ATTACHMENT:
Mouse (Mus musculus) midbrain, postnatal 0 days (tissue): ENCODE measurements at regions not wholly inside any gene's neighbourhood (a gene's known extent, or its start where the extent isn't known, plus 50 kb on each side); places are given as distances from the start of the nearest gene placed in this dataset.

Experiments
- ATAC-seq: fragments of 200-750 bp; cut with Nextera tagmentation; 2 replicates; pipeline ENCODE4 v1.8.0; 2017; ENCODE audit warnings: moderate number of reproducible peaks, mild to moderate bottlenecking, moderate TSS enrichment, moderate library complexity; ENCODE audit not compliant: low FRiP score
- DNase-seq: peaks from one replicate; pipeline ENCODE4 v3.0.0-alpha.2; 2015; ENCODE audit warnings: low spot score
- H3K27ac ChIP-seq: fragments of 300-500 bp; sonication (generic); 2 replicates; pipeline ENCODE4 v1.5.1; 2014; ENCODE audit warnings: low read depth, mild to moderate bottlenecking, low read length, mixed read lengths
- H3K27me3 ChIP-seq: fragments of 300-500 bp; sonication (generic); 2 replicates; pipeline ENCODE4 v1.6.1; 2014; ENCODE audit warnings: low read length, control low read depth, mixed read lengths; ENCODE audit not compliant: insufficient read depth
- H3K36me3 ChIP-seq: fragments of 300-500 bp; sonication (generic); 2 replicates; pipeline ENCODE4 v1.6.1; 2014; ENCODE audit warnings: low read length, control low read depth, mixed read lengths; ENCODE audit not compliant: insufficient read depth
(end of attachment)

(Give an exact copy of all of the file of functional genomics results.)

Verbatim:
Mouse (Mus musculus) midbrain, postnatal 0 days (tissue): ENCODE measurements at regions not wholly inside any gene's neighbourhood (a gene's known extent, or its start where the extent isn't known, plus 50 kb on each side); places are given as distances from the start of the nearest gene placed in this dataset.

Experiments
- ATAC-seq: fragments of 200-750 bp; cut with Nextera tagmentation; 2 replicates; pipeline ENCODE4 v1.8.0; 2017; ENCODE audit warnings: moderate number of reproducible peaks, mild to moderate bottlenecking, moderate TSS enrichment, moderate library complexity; ENCODE audit not compliant: low FRiP score
- DNase-seq: peaks from one replicate; pipeline ENCODE4 v3.0.0-alpha.2; 2015; ENCODE audit warnings: low spot score
- H3K27ac ChIP-seq: fragments of 300-500 bp; sonication (generic); 2 replicates; pipeline ENCODE4 v1.5.1; 2014; ENCODE audit warnings: low read depth, mild to moderate bottlenecking, low read length, mixed read lengths
- H3K27me3 ChIP-seq: fragments of 300-500 bp; sonication (generic); 2 replicates; pipeline ENCODE4 v1.6.1; 2014; ENCODE audit warnings: low read length, control low read depth, mixed read lengths; ENCODE audit not compliant: insufficient read depth
- H3K36me3 ChIP-seq: fragments of 300-500 bp; sonication (generic); 2 replicates; pipeline ENCODE4 v1.6.1; 2014; ENCODE audit warnings: low read length, control low read depth, mixed read lengths; ENCODE audit not compliant: insufficient read depth